Aftermath of the Dirty War[edit]

The first priority of Raúl Alfonsín was to consolidate democracy, incorporate the armed forces into their standard role in a civilian government, and prevent further military coups.[21] Alfonsín first tried to reduce the political power of the military with budget cuts, reductions of military personnel and changing their political tasks.[22] As for the crimes committed during the dirty war, Alfonsín was willing to respect the command responsibility and accept the "superior orders" defense for the military of lower ranks, as long as the Junta leaders were sentenced under military justice. This project was resisted by human rights organisations such as Mothers of the Plaza de Mayo and public opinion,[23] as it was expected that the defendants would be acquitted or receive low sentences.[17] The military considered that the dirty war was a legally sanctioned war, and considered the prosecutions to be unjustified.[17] Alfonsín also established the National Commission on the Disappearance of Persons (CONADEP), composed of several well-known personalities, to document cases of forced disappearances, human rights violations and abduction of children.[15] Alfonsín sent a military code bill to the Congress, so that the military would use it. In its "Nunca más" report (Spanish: Never again), the CONADEP revealed the wide scope of the crimes committed during the dirty war, and how the Supreme Council of the military had supported the military's actions against the guerrillas.[24]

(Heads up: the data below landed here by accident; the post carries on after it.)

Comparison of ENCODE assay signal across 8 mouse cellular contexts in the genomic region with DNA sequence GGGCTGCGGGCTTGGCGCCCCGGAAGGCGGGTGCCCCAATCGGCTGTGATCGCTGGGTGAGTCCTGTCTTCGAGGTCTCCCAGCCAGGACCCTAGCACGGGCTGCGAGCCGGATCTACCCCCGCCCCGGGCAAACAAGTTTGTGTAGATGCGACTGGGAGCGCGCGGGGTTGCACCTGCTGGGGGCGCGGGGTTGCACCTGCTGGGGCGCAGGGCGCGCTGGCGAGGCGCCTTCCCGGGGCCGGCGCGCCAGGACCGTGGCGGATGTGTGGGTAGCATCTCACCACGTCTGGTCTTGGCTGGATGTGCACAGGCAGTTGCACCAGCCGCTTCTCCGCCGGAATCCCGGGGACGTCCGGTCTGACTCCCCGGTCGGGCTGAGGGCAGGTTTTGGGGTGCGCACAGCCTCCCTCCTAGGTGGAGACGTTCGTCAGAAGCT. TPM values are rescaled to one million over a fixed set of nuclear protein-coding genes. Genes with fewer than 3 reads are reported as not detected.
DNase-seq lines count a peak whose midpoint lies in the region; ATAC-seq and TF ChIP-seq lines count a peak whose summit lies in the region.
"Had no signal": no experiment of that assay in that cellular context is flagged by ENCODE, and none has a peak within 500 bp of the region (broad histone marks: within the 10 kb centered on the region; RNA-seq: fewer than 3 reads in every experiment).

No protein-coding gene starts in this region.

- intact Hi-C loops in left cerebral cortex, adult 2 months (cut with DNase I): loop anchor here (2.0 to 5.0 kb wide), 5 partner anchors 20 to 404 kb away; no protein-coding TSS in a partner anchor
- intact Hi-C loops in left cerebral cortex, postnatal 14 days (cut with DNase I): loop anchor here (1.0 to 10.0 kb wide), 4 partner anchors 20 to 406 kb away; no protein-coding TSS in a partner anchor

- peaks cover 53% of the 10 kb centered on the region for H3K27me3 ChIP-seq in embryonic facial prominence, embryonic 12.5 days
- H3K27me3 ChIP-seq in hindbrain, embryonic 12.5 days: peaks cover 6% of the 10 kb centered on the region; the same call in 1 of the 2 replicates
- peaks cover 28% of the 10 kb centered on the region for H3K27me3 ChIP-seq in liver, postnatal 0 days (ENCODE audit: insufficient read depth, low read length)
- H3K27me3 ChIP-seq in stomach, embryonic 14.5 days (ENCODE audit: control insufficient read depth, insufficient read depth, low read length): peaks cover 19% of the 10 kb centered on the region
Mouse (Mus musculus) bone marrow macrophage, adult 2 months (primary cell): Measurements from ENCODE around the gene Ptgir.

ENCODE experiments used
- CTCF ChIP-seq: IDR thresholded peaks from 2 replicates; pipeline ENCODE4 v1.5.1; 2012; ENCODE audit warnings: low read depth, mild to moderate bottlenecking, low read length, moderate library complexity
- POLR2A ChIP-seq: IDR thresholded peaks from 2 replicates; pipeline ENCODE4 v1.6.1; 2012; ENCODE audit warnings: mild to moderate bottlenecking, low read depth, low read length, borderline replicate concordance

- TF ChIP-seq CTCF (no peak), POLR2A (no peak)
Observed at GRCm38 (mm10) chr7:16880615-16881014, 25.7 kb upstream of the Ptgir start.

As a result, Alfonsín sponsored the Trial of the Juntas, in which, for the first time, the leaders of a military coup in Argentina were on trial.[25] The first hearings began at the Supreme Court in April 1985 and lasted for the remainder of the year. In December, the tribunal handed down life sentences for Jorge Videla and former Navy Chief Emilio Massera, as well as 17-year sentences for Roberto Eduardo Viola. President Leopoldo Galtieri was acquitted of charges related to the repression, but he was court-martialed in May 1986 for malfeasance during the Falklands War.[26] Ramón Camps received a 25-year sentence. The trials did not focus only on the military: Mario Firmenich was captured in Brazil in 1984 and extradited to Argentina. José López Rega was extradited from Miami in 1986, because of his links with the Argentine Anticommunist Alliance.[27]